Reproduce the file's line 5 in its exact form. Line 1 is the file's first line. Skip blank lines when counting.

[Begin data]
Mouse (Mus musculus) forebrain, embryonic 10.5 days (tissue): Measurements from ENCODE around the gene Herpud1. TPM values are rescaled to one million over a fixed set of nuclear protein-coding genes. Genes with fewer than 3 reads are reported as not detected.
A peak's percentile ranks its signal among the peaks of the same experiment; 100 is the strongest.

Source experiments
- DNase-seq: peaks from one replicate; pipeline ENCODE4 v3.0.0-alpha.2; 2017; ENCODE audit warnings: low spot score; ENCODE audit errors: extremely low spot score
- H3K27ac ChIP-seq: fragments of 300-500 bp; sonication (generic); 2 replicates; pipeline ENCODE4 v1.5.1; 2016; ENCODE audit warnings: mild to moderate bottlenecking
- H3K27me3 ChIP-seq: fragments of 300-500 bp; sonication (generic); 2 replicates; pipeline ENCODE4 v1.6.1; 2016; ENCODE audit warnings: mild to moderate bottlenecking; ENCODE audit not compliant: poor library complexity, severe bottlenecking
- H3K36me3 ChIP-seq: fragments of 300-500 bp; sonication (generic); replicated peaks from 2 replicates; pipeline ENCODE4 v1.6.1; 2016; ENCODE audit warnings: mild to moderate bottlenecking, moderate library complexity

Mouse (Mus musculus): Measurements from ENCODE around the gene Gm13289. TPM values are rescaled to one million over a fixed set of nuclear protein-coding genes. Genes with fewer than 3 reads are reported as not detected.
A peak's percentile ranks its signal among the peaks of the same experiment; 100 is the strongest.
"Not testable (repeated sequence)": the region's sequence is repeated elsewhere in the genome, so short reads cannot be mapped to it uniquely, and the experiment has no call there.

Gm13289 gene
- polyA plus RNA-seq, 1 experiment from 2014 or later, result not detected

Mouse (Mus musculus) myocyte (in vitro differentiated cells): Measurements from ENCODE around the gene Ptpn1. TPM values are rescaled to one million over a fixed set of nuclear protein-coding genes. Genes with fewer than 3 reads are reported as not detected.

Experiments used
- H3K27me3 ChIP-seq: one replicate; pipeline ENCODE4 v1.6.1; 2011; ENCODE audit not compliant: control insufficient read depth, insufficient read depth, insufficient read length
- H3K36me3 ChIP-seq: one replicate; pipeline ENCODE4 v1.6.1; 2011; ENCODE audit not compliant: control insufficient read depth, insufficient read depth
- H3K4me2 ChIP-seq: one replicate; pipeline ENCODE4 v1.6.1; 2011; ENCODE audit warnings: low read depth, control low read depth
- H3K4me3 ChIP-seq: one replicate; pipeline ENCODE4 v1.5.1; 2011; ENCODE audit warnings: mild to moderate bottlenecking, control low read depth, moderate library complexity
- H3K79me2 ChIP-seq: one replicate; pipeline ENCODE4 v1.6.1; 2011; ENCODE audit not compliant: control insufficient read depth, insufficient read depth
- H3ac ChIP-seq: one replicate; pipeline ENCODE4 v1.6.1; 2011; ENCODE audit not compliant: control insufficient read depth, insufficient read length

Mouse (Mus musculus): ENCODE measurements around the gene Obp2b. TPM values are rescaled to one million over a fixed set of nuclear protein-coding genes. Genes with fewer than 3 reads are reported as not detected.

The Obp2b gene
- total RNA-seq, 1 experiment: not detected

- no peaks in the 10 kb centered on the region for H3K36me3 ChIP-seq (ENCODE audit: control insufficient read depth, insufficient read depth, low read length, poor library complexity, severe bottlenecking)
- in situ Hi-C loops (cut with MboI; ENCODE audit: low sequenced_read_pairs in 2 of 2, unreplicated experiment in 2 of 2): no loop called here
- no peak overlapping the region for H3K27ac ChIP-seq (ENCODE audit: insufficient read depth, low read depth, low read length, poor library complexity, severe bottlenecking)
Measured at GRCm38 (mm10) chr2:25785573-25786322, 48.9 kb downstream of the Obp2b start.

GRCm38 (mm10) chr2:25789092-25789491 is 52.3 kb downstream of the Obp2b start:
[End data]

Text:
- H3K27ac ChIP-seq: fragments of 300-500 bp; sonication (generic); 2 replicates; pipeline ENCODE4 v1.5.1; 2016; ENCODE audit warnings: mild to moderate bottlenecking